Dem Vowels is Tough

Here it is Christmas Eve and I’m working on my Rosetta Stone French course.

What can I say? It keeps me amused.

Tomorrow I’m spending the day with a friend and we’re cooking some of our favorite things for dinner: leg of lamb, macaroni and cheese, corn bread and sweet potato cake. Not your traditional Christmas dinner but one we’re both excited about making and eating.

I wasn’t going to post anything to my blog this weekend but I had a revelation while using my French course.

The reason French has such unique sound is that the words have so many vowels in them. When there are consonants, they are often silent.

Look at this sentence:

Le voiture rouge est neuve.

Or this one:

Le voiture jaune est vielle.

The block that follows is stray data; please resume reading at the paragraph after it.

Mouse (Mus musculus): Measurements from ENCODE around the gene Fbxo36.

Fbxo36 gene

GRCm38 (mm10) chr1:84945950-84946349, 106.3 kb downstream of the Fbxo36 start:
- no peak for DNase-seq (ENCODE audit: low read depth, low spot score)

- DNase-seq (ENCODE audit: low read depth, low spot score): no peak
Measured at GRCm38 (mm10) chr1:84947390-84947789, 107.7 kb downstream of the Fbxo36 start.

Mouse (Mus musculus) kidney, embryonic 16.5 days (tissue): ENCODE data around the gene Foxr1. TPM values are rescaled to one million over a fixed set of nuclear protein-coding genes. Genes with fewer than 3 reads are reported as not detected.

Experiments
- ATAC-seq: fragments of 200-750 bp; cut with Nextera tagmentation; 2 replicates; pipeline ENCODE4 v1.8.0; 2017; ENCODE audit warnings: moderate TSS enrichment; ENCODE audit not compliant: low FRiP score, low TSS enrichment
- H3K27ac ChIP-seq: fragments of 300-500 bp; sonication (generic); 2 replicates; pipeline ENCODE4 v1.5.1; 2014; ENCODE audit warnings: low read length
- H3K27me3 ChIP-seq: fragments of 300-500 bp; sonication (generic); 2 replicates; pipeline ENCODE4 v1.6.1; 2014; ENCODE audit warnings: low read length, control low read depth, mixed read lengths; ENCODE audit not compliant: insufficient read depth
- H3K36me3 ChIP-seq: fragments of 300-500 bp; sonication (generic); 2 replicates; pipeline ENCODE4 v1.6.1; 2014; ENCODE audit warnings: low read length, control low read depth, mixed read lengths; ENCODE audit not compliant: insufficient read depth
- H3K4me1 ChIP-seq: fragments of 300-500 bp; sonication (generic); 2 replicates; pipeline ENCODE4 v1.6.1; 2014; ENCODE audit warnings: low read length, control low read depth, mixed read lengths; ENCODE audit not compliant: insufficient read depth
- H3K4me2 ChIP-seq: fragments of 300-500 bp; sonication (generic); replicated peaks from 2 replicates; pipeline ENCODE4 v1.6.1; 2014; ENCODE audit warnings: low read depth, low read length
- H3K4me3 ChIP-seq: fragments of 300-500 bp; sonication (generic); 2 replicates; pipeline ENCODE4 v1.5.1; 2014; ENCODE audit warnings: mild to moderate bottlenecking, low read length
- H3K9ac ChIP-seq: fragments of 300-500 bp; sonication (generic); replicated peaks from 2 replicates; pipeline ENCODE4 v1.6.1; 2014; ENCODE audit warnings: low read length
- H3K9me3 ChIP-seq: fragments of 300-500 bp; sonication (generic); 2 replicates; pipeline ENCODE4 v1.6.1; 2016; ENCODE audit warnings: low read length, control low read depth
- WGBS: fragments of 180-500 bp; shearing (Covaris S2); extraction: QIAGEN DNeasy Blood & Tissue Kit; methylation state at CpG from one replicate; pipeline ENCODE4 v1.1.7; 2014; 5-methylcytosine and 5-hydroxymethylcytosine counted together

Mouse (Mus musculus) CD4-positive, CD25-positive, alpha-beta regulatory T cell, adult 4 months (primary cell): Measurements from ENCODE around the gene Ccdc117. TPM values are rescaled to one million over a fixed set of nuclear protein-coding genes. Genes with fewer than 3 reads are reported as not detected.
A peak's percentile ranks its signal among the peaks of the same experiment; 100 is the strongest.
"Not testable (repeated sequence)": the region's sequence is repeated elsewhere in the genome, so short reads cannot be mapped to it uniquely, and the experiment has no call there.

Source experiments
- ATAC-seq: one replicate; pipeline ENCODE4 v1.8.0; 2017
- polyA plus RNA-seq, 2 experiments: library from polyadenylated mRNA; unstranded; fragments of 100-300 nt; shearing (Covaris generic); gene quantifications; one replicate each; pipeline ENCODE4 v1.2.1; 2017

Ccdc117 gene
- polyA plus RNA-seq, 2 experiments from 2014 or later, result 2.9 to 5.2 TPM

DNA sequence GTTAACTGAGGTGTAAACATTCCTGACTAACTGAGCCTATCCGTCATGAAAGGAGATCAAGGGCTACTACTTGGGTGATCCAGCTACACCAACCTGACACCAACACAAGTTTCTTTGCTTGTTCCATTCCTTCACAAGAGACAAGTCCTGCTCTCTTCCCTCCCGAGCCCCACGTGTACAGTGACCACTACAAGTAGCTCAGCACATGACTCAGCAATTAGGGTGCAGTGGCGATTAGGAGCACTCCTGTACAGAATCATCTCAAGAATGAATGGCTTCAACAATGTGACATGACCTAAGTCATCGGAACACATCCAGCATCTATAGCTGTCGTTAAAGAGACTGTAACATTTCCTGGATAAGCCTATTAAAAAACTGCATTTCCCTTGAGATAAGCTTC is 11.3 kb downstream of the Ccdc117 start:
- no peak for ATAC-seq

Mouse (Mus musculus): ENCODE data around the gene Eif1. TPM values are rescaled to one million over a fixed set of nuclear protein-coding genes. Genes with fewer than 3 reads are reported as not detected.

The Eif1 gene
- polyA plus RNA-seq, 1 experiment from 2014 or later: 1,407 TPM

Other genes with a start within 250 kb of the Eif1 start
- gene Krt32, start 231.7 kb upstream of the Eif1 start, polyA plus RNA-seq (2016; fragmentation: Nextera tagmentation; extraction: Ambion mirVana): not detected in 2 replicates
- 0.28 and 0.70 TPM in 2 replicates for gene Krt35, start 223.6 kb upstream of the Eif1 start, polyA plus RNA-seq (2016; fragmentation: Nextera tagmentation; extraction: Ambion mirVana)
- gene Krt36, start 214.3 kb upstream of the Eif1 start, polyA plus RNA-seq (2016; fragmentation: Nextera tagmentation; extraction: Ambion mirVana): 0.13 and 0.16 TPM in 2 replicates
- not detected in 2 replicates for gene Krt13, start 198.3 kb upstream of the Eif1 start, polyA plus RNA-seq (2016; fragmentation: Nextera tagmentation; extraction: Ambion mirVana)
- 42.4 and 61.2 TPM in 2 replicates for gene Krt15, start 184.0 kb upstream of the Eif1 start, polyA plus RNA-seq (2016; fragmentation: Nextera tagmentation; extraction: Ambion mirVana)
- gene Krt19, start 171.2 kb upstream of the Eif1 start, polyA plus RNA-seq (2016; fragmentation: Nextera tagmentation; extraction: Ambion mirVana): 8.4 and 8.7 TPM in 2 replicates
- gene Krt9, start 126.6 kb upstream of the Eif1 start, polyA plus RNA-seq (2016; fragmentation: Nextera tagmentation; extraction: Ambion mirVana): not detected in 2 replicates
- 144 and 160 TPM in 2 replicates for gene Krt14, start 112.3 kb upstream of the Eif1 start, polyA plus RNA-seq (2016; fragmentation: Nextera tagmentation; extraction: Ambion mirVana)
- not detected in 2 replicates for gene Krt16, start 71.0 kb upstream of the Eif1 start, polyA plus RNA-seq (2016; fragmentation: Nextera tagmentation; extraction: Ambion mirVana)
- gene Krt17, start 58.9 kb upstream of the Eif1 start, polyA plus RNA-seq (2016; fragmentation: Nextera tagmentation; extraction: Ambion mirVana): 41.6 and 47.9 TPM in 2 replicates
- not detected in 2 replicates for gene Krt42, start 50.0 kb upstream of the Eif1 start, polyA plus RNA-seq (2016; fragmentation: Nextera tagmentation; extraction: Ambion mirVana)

Both sentences have more vowels than consonants.

The “est” is pronouced like a long “a” as in cake. Since I studied Spanish I’m always saying est like “best” without the “b.”

With only the “a” sound and no “st” it makes for a lot of sounds made with the mouth open. That’s going to take some getting used to.

The vowels often blend together. The end result is that to a person used to English spelling and pronounciation, the sentences sound nothing like they look. Of course to a Frenchman, they sound exactly as the are written.

When I speak French I remind myself of Peter Seller’s Inspector Clouseau from The Pink Panther movies.